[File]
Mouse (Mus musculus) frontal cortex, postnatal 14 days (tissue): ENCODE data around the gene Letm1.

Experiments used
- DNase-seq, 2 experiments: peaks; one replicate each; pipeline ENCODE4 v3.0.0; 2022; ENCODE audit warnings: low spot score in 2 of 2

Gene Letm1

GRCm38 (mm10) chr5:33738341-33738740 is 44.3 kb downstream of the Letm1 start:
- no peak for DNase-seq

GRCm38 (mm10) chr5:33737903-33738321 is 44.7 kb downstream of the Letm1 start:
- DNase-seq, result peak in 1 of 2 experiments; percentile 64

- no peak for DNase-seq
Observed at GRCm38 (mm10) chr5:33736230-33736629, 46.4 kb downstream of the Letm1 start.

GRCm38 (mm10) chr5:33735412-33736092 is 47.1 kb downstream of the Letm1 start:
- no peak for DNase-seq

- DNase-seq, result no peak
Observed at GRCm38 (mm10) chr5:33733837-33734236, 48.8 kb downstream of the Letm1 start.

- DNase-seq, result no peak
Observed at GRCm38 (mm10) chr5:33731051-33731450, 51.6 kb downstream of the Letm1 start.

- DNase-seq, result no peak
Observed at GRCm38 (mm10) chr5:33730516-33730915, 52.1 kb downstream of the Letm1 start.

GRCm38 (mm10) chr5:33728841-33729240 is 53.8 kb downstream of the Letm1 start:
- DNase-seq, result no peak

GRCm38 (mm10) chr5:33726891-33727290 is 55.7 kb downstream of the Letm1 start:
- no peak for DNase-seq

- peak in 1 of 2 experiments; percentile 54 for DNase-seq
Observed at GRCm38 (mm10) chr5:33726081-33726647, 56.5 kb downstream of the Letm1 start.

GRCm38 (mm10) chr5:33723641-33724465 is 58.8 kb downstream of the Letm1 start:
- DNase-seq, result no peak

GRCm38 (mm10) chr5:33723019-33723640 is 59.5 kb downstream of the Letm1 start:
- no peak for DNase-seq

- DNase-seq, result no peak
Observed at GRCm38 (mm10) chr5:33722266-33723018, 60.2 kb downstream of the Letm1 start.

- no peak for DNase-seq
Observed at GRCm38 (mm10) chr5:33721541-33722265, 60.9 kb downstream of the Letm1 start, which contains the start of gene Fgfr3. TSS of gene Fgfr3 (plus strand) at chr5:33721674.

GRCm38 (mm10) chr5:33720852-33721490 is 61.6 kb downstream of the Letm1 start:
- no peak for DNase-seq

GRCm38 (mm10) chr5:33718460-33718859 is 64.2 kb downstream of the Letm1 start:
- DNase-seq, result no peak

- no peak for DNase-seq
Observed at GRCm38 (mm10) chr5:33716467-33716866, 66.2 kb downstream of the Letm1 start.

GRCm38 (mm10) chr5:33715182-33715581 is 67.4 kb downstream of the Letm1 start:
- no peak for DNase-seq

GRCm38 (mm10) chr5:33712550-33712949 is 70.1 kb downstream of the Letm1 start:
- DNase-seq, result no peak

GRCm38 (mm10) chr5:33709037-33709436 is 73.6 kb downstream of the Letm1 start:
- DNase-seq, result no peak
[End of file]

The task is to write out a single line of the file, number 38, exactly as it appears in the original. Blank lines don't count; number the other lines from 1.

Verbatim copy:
Observed at GRCm38 (mm10) chr5:33716467-33716866, 66.2 kb downstream of the Letm1 start.